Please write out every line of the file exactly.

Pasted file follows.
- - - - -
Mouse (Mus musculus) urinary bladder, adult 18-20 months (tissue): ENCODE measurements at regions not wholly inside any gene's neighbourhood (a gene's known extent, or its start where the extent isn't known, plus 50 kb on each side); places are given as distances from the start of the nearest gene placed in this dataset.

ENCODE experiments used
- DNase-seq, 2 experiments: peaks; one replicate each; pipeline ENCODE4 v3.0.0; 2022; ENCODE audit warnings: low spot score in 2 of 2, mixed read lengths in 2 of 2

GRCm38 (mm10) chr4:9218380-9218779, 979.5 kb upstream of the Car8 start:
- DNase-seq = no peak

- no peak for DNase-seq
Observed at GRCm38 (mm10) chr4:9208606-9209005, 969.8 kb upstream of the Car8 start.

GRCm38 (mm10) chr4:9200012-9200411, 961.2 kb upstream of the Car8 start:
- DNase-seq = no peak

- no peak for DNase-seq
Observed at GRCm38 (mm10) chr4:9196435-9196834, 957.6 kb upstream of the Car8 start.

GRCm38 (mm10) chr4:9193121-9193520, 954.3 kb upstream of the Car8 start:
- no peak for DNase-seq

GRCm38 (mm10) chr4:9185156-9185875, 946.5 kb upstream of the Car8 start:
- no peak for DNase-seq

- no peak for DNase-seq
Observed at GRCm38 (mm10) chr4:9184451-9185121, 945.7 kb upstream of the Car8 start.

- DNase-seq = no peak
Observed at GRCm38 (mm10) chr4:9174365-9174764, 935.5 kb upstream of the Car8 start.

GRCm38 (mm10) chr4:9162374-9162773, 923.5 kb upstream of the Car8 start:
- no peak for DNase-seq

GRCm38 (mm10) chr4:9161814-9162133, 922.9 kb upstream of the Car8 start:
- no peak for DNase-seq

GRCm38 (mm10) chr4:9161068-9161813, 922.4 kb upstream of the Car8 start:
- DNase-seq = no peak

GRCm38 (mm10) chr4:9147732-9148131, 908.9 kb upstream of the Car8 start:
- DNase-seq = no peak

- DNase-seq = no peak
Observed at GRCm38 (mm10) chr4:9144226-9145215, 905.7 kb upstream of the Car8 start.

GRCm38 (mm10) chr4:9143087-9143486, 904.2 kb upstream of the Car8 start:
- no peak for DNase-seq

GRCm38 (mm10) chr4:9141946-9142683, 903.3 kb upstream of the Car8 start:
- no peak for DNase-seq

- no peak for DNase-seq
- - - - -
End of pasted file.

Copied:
Mouse (Mus musculus) urinary bladder, adult 18-20 months (tissue): ENCODE measurements at regions not wholly inside any gene's neighbourhood (a gene's known extent, or its start where the extent isn't known, plus 50 kb on each side); places are given as distances from the start of the nearest gene placed in this dataset.

ENCODE experiments used
- DNase-seq, 2 experiments: peaks; one replicate each; pipeline ENCODE4 v3.0.0; 2022; ENCODE audit warnings: low spot score in 2 of 2, mixed read lengths in 2 of 2

GRCm38 (mm10) chr4:9218380-9218779, 979.5 kb upstream of the Car8 start:
- DNase-seq = no peak

- no peak for DNase-seq
Observed at GRCm38 (mm10) chr4:9208606-9209005, 969.8 kb upstream of the Car8 start.

GRCm38 (mm10) chr4:9200012-9200411, 961.2 kb upstream of the Car8 start:
- DNase-seq = no peak

- no peak for DNase-seq
Observed at GRCm38 (mm10) chr4:9196435-9196834, 957.6 kb upstream of the Car8 start.

GRCm38 (mm10) chr4:9193121-9193520, 954.3 kb upstream of the Car8 start:
- no peak for DNase-seq

GRCm38 (mm10) chr4:9185156-9185875, 946.5 kb upstream of the Car8 start:
- no peak for DNase-seq

- no peak for DNase-seq
Observed at GRCm38 (mm10) chr4:9184451-9185121, 945.7 kb upstream of the Car8 start.

- DNase-seq = no peak
Observed at GRCm38 (mm10) chr4:9174365-9174764, 935.5 kb upstream of the Car8 start.

GRCm38 (mm10) chr4:9162374-9162773, 923.5 kb upstream of the Car8 start:
- no peak for DNase-seq

GRCm38 (mm10) chr4:9161814-9162133, 922.9 kb upstream of the Car8 start:
- no peak for DNase-seq

GRCm38 (mm10) chr4:9161068-9161813, 922.4 kb upstream of the Car8 start:
- DNase-seq = no peak

GRCm38 (mm10) chr4:9147732-9148131, 908.9 kb upstream of the Car8 start:
- DNase-seq = no peak

- DNase-seq = no peak
Observed at GRCm38 (mm10) chr4:9144226-9145215, 905.7 kb upstream of the Car8 start.

GRCm38 (mm10) chr4:9143087-9143486, 904.2 kb upstream of the Car8 start:
- no peak for DNase-seq

GRCm38 (mm10) chr4:9141946-9142683, 903.3 kb upstream of the Car8 start:
- no peak for DNase-seq

- no peak for DNase-seq